"Mom, can we go to the park with the barns?" Ethan asked from the backseat. "Northwest Park?
Northwest Park is a gem. There's a playground there, and also nature trails and a nature center; a pond with frogs and turtles; the animal barn. We hadn't been there since the fall. I turned the car in that direction.
Once there, I followed Ethan and marveled. I marveled at the way he stopped and looked in the pond for fish instead of racing by. I marveled at the way he was able to tell me the scores of birds nesting in the rafters of the barn "are hurting my ears" -- rather than just refusing to walk in or trying to run away. I marveled at the way he actually wanted to feed the animals.
Two years ago I'd plotted with one of his therapists how to actually get him into the barn and to stop and look at the animals. Last year he'd go in but only wanted to look at the animals' food and water, not the actual creatures. Sometimes these days with Ethan I feel perfectly blessed to enjoy the kinds of activities most people get to do with their two-year-olds. We may be a little late, but I wouldn't miss it for the world.
We went to the nature center. I couldn't forget the day two years ago when all he wanted to do was play with the door that led to a play room off in the corner. This morning, he grabbed two puppets. I was Squirrel and he was Frog. He wanted them to fly. He wanted them to go play baseball, "and if Squirrel gets a home run Frog will give him a prize." He said Frog needed to go to the doctor because he got bitten by a dog. He wanted them both to move to new houses. He generated the ideas on his own. These were not little games we had played; exact repetitions of what he'd heard.
Outside the nature center, a sight stopped me short. The ground was white. My first thought was that the park employees had been doing some sort of sheep-shearing demonstration for a group of school kids. I thought the fluffy stuff was wool. It covered the ground outside the building and spread into the grass, collecting in mounds at the bottoms of trees. The patches of white reminded me of melting snow. I knelt down and picked some up.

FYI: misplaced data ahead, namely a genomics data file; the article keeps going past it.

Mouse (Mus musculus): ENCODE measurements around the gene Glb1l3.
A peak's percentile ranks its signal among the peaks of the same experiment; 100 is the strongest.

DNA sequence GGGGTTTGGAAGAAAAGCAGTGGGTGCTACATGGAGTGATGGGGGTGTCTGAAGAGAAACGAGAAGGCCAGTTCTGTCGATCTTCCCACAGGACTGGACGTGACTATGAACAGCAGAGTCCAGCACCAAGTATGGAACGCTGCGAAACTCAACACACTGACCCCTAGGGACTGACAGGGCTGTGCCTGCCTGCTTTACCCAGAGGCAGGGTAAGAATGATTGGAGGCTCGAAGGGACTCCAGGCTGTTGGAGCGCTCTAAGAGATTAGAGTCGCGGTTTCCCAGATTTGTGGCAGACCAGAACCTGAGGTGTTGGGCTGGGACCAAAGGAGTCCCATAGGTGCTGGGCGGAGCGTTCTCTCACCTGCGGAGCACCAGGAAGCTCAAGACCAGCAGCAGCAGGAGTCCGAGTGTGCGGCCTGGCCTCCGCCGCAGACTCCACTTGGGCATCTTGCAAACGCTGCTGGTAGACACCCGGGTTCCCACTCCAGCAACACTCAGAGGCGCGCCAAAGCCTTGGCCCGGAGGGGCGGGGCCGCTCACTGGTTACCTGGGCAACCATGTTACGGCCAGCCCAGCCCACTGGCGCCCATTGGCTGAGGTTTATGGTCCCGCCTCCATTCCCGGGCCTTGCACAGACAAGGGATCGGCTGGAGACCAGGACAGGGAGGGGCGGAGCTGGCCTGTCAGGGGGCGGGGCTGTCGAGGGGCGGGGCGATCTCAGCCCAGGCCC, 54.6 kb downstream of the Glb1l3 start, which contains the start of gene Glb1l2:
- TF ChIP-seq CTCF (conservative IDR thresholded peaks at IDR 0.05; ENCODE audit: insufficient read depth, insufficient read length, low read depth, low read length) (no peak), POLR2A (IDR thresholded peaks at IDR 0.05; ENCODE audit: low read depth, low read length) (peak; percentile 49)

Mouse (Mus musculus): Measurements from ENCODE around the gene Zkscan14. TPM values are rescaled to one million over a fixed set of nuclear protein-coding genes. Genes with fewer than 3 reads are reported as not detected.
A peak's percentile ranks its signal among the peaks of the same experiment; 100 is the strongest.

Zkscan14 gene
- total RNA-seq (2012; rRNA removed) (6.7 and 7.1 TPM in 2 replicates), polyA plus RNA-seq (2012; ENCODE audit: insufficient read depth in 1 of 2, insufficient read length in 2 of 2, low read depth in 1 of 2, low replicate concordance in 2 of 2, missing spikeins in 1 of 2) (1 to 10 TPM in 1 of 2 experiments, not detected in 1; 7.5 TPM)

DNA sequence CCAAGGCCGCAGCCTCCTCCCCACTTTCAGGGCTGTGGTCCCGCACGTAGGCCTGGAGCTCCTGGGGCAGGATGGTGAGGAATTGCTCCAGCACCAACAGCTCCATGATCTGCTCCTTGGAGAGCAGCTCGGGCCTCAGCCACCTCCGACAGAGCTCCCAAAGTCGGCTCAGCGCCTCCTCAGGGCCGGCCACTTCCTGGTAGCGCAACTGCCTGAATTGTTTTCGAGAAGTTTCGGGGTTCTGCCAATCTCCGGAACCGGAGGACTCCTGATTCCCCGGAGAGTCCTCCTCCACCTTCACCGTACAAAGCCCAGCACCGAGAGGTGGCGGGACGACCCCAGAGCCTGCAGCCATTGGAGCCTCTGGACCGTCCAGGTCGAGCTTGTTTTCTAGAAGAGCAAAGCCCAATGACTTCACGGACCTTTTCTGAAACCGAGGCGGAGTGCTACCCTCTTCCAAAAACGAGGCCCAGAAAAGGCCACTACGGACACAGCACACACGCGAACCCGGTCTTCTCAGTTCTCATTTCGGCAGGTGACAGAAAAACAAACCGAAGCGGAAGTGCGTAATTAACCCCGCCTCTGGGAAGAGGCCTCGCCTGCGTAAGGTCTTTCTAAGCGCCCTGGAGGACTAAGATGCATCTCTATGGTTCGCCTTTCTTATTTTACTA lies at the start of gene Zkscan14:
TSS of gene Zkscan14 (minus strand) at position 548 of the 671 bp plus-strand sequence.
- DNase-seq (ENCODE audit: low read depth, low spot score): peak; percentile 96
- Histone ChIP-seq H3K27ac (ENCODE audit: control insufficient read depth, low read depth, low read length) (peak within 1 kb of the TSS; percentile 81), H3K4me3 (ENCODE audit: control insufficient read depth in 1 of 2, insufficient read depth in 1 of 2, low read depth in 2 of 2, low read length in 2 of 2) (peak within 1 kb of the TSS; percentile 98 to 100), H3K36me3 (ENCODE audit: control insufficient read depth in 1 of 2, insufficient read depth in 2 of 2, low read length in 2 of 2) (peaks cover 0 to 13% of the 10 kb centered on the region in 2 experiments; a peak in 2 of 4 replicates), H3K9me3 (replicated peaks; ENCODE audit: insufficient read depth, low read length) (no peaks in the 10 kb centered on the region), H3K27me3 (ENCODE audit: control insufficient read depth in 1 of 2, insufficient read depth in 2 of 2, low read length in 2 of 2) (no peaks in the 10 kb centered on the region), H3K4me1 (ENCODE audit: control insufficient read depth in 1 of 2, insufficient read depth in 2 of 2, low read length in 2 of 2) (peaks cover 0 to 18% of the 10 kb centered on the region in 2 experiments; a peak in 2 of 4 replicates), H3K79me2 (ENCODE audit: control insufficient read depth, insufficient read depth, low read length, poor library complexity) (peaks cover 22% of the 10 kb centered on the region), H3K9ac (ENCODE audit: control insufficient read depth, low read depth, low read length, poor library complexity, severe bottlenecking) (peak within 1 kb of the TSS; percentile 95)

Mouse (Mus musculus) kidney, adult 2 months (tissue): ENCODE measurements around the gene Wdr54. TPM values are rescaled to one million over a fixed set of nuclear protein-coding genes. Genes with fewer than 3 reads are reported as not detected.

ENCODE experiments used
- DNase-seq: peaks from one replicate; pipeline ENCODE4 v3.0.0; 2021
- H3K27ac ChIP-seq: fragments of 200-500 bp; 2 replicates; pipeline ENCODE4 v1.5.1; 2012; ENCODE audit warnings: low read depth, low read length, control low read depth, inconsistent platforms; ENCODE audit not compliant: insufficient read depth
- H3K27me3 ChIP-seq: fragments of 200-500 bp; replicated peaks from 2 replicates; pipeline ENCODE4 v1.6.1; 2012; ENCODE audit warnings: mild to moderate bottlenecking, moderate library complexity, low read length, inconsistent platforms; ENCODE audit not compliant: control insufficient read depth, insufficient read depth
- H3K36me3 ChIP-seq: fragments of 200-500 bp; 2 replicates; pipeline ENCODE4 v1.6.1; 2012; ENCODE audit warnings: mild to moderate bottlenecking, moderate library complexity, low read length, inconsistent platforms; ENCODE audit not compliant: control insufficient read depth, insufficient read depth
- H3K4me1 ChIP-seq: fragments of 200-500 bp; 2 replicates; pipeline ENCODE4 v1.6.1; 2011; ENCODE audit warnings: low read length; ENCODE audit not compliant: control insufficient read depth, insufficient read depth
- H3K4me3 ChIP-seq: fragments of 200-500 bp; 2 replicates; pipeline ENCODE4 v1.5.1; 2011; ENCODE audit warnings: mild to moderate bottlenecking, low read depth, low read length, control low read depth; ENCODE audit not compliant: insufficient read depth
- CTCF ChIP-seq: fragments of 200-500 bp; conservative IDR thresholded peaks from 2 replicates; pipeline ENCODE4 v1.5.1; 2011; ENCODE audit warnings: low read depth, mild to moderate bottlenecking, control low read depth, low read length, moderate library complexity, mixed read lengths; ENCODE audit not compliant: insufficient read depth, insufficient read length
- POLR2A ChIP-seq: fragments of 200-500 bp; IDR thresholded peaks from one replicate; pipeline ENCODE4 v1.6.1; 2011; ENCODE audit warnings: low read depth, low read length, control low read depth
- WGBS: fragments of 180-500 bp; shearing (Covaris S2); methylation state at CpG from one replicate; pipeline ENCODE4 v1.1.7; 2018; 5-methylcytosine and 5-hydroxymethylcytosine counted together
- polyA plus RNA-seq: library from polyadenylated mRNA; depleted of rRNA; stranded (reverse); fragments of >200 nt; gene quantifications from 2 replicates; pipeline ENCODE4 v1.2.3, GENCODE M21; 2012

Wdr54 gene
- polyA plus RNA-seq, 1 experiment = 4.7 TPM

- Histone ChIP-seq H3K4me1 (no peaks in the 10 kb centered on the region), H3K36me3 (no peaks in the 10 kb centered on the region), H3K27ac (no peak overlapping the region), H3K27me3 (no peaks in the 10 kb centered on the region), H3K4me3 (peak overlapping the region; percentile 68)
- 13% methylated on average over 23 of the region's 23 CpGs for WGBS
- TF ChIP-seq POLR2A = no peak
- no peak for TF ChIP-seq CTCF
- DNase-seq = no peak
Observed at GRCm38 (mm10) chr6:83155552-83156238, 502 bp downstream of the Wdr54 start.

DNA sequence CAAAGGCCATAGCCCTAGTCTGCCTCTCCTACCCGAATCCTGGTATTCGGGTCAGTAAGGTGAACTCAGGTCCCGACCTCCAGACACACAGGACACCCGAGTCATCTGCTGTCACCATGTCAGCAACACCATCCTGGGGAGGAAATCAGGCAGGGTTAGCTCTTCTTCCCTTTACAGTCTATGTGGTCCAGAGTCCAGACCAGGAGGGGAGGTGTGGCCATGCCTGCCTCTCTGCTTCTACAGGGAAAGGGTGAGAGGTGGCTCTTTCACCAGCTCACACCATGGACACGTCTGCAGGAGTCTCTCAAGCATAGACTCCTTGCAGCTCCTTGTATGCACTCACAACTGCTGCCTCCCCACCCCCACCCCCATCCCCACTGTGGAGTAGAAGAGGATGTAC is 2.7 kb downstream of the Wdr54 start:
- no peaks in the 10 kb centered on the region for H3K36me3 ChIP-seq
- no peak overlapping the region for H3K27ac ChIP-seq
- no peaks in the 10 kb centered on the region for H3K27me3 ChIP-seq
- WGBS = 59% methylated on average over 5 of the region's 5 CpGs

They were puff balls. Thousands upon thousands of those white puff balls that had been blowing off of trees, making people sneeze; those same puffballs that Anna liked to pick up and blow and wish on like dandelions gone by.
Thousands of wishes, gathered in one spot. They smelled so sweet.
On the playground, the trees were snapped and scarred. I'd forgotten -- we hadn't been there since the October snowstorm. I'd remembered reading the park had lost hundreds of trees. The small ones surrounding the play area seemed to be clinging to life, having lost so many branches. For a moment I stared at them at them with a heavy heart.
But the essence of the park is still here, I had to remind myself. Not all is lost. It's still beautiful.
"I want to do the monkey bars," Ethan announced.
"Go ahead and try." The monkey bars were just right for a kid Ethan's age, set close to the ground. He grabbed them and hung there. I could see his little fingers slipping. In a moment, he dropped into the wood chips, laughing.
"I want to try again!" He raced back up. I thought of Anna at just his age, maybe six months older, conquering the monkey bars for the first time. She was so darned proud of herself. For a moment the words of OTs and PTs, the typed paragraphs on reports about low muscle tone and lack of coordination came swirling back to me, and I ached at the thought of him having to work so hard, extra hard, with his body working against him.
Ethan's legs were swinging back and forth as he stepped off the platform, hanging. He managed to move one hand and then the other to the next bar. Then dropped.
"You did it!" I cheered for him.
"I want to do more!" he announced. Back he went. The next few times, he dropped quickly. I could hear the physical therapist in my head. The low muscle tone makes him tire more quickly than other kids.
"Ethan, keep practicing, and I know you'll get it. Maybe next time we come," I said, trying to give him an out.
He had other plans. I watched him at the platform for the tenth time, scrapes and bruises all over his little legs from where he'd fallen on our hike the day before. Then he proceed to bite his lip in concentration, muster up the courage, and go all the way across to the other side.
You would've thought the Red Sox had won another World Series, the way I cheered and muffled him with hugs. I might have been more excited than Ethan was. He mostly grinned. But the grin said so much.
The day was getting steamy. We walked back to the car, pausing to say goodbye to the fish, frogs and turtle in the pond full of downed trees. We kicked across the gravel and I remembered to remember.